The best (and worst) of 2007
Thu Dec 27 2007
...response to an asinine claim
Iran's President Mahmoud Ahmadinejad inspired a range of reactions—angry protests, praises of free speech, intense curiosity—when he spoke at Columbia University in September. But when he made his now-infamous announcement that "In Iran we don't have homosexuals like you do in your country. We do not have this phenomenon," it prompted a uniform response from his audience: flat-out laughter. It was the perfect spontaneous answer—though nobody would have been faulted for crying, either, as the penalty for being queer in Iran is death.
...sign that NYC isn't totally behind the gay-marriage curve
Two New York victories on the right-to-wed front came in 2007 (along with the biggie in Massachusetts, which rejected a 2008 ballot question that would have overturned marriage equality there). In September, an Albany judge ruled that New York State should recognize gay marriages that were performed out of state. And back in June came the Assembly's historic approval of Daniel O'Donnell's same-sex marriage bill, which now moves on to a much more challenging task: making it through the Republican-controlled, Joe Bruno--led Senate. Stay tuned.
...sign of bravery within the public-school system
Educators are historically among the most closeted groups around (along with Hollywood celebs, of course). So it was no small moment when Randi Weingarten, head of New York City's United Federation of Teachers, took National Coming Out Day to heart and acknowledged that she is a lesbian while addressing the annual fall dinner of the Empire State Pride Agenda.
After changing hands and being shuttered for nearly a year, a renovated Stonewall Inn—a.k.a. the birthplace of gay rights—reopened in February, with an eye on drawing in lesbians and a younger, hipper crowd. At least one party—Victoria, for "FTFs and faux queens, and the gay men trapped in our vaginas"—is doing just that.
...plan to keep the Stonewall Inn in business
Let's face it: The bar is probably mostly sought out by tourists—Europeans and Midwesterners who want to see where those fierce drag queens lost it back in '69. And so it's good news (for the watering hole, at least) that, as of December, the city of New York has launched a $30 million ad campaign—targeting 19 countries as well as Logo viewers and Out readers—to draw even more queer visitors to our homo-heavy town. Gay money talks.
...blows to queer NYC culture
Several people and places up and left us this year, saddling us with serious abandonment issues. Among those we will miss most: the Roxy and Mr. Black clubs, Motherfucker parties, Carroll & Graf publishers, Identity House counseling center, drag queen Edie and trans celeb Candis Cayne, who's off to Hollywood with hubby Marco.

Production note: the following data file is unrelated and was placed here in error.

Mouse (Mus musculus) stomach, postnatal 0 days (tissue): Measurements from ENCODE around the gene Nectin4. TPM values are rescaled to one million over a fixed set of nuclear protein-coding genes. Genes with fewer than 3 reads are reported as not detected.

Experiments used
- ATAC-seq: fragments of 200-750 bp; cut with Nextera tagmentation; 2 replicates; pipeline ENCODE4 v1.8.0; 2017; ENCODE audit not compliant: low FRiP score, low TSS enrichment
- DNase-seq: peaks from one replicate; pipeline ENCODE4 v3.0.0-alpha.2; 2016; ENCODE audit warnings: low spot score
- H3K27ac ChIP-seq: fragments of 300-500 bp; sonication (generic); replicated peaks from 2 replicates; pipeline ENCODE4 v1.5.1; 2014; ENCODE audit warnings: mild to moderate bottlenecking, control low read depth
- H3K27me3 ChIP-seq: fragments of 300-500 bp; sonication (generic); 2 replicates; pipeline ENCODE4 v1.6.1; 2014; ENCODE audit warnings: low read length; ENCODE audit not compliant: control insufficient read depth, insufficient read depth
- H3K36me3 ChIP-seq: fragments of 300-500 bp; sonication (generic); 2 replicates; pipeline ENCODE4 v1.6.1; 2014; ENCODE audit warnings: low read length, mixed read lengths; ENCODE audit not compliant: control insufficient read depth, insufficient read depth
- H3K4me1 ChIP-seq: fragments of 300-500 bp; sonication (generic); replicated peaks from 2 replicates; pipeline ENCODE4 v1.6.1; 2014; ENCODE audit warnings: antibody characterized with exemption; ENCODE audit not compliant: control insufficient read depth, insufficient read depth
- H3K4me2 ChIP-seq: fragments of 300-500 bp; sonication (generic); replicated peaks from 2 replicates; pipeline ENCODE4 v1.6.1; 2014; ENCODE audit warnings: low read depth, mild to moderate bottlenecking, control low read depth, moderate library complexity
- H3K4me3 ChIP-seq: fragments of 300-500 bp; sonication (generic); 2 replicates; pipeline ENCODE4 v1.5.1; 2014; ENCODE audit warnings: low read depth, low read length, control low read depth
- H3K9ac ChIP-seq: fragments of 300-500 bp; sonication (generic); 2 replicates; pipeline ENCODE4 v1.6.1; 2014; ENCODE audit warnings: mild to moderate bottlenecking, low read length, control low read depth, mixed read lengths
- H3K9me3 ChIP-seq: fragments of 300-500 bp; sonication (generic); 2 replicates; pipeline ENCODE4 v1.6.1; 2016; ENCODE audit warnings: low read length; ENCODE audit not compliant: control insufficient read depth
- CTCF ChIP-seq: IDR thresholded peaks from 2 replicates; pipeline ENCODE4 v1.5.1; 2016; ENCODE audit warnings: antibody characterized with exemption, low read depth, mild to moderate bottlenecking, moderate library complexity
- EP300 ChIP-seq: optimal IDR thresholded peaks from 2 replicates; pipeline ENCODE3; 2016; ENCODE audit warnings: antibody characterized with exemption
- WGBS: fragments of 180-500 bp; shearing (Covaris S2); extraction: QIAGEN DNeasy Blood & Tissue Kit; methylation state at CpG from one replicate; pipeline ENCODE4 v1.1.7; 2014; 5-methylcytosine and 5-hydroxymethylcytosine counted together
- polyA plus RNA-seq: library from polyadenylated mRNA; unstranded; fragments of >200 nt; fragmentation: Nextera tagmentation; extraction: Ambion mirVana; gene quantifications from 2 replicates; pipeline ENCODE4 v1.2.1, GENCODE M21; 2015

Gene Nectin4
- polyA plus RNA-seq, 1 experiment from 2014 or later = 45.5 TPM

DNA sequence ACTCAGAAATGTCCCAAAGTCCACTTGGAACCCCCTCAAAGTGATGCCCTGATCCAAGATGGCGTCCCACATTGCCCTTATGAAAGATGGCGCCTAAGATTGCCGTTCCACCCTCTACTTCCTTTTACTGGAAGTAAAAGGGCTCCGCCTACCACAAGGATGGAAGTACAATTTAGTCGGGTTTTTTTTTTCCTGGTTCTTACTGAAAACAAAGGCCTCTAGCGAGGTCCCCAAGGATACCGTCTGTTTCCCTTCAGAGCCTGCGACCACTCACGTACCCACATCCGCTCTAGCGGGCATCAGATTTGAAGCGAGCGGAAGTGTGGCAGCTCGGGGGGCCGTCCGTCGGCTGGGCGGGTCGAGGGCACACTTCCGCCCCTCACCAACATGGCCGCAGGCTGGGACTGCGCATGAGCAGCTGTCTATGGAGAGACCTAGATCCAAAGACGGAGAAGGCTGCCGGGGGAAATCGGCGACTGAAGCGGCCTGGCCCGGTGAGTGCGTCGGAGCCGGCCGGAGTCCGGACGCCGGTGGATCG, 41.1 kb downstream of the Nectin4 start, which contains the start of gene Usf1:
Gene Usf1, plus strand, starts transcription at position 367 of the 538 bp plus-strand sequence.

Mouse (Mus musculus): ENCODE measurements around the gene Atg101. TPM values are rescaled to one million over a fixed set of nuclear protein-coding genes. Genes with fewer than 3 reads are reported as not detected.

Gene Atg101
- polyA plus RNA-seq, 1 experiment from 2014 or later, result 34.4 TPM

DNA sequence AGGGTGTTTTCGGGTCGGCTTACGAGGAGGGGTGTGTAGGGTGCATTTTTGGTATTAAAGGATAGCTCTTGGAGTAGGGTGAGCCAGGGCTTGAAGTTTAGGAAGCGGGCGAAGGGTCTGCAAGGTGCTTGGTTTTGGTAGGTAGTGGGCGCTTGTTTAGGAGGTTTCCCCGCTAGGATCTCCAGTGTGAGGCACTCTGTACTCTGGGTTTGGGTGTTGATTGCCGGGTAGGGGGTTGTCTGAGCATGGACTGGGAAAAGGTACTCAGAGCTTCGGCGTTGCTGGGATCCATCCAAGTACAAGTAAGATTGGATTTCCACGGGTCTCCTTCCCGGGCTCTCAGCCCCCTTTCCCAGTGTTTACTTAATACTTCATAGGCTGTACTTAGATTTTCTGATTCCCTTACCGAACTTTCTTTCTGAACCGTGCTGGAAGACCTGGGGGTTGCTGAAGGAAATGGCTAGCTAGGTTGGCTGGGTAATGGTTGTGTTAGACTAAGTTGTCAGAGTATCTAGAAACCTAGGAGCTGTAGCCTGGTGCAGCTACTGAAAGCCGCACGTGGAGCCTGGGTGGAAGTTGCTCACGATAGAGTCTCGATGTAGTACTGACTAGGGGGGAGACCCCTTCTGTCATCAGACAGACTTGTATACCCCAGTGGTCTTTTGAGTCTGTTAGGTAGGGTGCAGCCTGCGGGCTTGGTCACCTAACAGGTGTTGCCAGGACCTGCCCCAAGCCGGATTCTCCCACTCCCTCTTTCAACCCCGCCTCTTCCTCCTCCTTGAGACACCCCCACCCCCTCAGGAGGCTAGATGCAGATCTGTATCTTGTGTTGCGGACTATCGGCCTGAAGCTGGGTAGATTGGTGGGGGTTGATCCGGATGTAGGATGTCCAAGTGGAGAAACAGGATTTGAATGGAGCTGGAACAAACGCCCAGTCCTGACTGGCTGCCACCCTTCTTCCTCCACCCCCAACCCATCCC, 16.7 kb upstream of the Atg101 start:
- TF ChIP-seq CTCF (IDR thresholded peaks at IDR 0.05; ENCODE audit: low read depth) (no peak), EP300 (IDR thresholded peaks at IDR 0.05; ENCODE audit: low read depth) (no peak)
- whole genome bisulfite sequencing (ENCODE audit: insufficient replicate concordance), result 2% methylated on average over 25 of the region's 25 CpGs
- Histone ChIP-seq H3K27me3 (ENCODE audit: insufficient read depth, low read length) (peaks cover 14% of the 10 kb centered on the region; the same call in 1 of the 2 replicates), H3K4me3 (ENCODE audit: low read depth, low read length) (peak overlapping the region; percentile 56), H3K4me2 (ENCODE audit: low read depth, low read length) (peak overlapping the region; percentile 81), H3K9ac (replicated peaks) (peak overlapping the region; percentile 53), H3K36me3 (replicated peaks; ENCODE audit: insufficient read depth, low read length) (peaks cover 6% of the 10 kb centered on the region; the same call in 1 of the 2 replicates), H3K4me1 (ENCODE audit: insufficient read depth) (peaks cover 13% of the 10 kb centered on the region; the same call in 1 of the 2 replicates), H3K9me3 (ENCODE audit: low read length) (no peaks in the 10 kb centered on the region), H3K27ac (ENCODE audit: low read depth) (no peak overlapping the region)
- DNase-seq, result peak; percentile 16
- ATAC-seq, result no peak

...excuses for gay TV
You know there's something wrong when the most burning question of the year was "Will Tila pick the dyke or the dude?" Sure, A Shot at Love with Tila Tequila was a titillating bi-fest, but 2007 was generally a sad, sad year for queer TV. GLAAD estimates that LGBT scripted characters represent only 1.1 percent of all series regulars on the five broadcast networks. Worse than that, though, are the pickings on the queer TV stations—the painful Exes & Ohs, constant Logo comedy specials, unwatchable Here TV films. When will we do the boob tube right?
...ending to a long fight
The House approved the Employment Non-Discrimination Act (ENDA)—which seeks to protect people from employment discrimination based on sexual orientation—in November. But what would have been a sweet victory became bitter, as ENDA didn't include protections against gender-identity--based discrimination, as originally planned. The "gender-identity" part was cut out in political backroom dealings between representatives (led by Barney Frank, sadly) and the annoying Human Rights Campaign. It left all self-respecting LGBT-rights fans asking, "Where's the T?"
...losses in the LGBT community
This year's crop of gay deaths affected all corners. Among those we miss already: Barbara Gittings, pioneering lesbian activist who founded New York's Daughters of Bilitis chapter in 1958; longtime NYC gay activist and Gay Liberation Front cofounder Bob Kohler; downtown performance icon Dean Johnson; "Godfather of Disco" Mel Cheren, who passed through the velvet ropes in the sky in December.
Report card: Entertainment was weak, but politics presented glimmers of hope. Still, we need it all.